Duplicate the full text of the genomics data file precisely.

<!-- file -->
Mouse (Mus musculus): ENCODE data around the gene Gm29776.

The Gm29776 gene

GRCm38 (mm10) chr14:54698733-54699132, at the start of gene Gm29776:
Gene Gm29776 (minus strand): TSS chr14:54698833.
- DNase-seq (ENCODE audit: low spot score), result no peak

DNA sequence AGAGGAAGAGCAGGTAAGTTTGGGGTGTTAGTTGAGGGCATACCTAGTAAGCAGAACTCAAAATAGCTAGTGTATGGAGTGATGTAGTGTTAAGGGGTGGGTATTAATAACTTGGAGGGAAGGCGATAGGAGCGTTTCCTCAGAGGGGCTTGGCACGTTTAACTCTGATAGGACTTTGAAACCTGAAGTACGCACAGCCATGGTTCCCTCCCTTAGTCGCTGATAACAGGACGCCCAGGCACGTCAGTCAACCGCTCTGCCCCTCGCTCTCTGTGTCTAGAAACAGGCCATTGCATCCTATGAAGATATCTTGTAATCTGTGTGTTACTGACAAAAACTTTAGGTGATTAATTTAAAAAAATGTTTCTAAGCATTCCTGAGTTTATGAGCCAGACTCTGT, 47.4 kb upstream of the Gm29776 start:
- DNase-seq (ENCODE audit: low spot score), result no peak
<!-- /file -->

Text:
Mouse (Mus musculus): ENCODE data around the gene Gm29776.

The Gm29776 gene

GRCm38 (mm10) chr14:54698733-54699132, at the start of gene Gm29776:
Gene Gm29776 (minus strand): TSS chr14:54698833.
- DNase-seq (ENCODE audit: low spot score), result no peak

DNA sequence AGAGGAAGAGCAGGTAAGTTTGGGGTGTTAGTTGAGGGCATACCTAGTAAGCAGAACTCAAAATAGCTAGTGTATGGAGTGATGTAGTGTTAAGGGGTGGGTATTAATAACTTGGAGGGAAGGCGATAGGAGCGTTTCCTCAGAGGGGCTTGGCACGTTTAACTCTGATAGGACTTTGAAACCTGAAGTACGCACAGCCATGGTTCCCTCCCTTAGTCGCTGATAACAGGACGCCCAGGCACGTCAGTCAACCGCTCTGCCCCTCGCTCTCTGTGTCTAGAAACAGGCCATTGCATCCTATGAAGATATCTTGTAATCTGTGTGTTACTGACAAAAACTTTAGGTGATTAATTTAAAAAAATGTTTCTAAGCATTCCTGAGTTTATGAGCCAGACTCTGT, 47.4 kb upstream of the Gm29776 start:
- DNase-seq (ENCODE audit: low spot score), result no peak